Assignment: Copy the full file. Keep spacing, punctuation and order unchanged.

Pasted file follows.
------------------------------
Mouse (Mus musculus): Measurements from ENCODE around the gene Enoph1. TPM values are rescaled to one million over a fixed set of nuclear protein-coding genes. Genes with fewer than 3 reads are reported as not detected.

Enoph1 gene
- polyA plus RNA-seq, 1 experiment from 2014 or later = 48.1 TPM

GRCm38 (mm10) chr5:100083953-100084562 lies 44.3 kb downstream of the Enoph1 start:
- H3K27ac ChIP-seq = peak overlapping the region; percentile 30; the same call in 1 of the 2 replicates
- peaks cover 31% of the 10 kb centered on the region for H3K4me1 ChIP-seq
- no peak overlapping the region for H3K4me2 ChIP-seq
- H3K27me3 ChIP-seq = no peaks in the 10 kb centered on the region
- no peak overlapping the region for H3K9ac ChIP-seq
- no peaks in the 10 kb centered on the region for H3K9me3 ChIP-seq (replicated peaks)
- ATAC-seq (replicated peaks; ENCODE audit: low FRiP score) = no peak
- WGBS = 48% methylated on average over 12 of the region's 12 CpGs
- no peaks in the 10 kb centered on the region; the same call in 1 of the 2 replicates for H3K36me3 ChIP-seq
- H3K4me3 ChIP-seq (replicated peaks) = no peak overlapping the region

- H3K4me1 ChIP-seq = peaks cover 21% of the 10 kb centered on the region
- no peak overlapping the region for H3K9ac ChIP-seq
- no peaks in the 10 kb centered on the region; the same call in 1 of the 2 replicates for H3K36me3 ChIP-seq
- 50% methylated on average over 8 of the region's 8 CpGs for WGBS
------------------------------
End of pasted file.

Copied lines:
Mouse (Mus musculus): Measurements from ENCODE around the gene Enoph1. TPM values are rescaled to one million over a fixed set of nuclear protein-coding genes. Genes with fewer than 3 reads are reported as not detected.

Enoph1 gene
- polyA plus RNA-seq, 1 experiment from 2014 or later = 48.1 TPM

GRCm38 (mm10) chr5:100083953-100084562 lies 44.3 kb downstream of the Enoph1 start:
- H3K27ac ChIP-seq = peak overlapping the region; percentile 30; the same call in 1 of the 2 replicates
- peaks cover 31% of the 10 kb centered on the region for H3K4me1 ChIP-seq
- no peak overlapping the region for H3K4me2 ChIP-seq
- H3K27me3 ChIP-seq = no peaks in the 10 kb centered on the region
- no peak overlapping the region for H3K9ac ChIP-seq
- no peaks in the 10 kb centered on the region for H3K9me3 ChIP-seq (replicated peaks)
- ATAC-seq (replicated peaks; ENCODE audit: low FRiP score) = no peak
- WGBS = 48% methylated on average over 12 of the region's 12 CpGs
- no peaks in the 10 kb centered on the region; the same call in 1 of the 2 replicates for H3K36me3 ChIP-seq
- H3K4me3 ChIP-seq (replicated peaks) = no peak overlapping the region

- H3K4me1 ChIP-seq = peaks cover 21% of the 10 kb centered on the region
- no peak overlapping the region for H3K9ac ChIP-seq
- no peaks in the 10 kb centered on the region; the same call in 1 of the 2 replicates for H3K36me3 ChIP-seq
- 50% methylated on average over 8 of the region's 8 CpGs for WGBS